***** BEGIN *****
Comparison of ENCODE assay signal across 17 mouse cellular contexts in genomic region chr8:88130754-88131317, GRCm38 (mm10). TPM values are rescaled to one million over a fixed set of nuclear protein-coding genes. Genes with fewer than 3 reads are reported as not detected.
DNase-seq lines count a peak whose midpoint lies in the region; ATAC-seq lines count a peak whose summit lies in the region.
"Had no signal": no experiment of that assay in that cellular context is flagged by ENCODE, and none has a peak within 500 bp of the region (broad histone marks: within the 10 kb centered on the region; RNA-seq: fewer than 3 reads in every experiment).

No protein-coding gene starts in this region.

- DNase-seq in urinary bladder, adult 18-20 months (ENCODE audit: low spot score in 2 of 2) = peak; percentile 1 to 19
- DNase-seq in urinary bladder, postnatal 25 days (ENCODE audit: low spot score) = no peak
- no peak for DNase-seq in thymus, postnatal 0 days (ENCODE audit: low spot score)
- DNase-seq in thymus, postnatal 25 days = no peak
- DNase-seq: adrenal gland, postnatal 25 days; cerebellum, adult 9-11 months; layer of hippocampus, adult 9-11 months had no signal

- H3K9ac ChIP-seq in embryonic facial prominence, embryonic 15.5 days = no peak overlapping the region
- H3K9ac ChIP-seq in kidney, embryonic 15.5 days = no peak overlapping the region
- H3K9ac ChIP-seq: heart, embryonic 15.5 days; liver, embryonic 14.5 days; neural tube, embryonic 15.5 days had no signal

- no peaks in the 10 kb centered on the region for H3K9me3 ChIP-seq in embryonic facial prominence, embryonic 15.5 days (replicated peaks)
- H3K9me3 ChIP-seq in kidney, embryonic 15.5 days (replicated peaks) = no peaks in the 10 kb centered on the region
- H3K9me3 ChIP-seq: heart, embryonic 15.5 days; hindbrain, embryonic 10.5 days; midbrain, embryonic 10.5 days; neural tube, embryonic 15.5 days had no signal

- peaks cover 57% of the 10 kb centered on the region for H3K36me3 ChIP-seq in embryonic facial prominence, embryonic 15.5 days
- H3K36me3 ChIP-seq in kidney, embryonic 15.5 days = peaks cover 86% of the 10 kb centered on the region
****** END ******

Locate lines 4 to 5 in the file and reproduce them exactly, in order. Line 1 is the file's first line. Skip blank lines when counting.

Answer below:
No protein-coding gene starts in this region.

- DNase-seq in urinary bladder, adult 18-20 months (ENCODE audit: low spot score in 2 of 2) = peak; percentile 1 to 19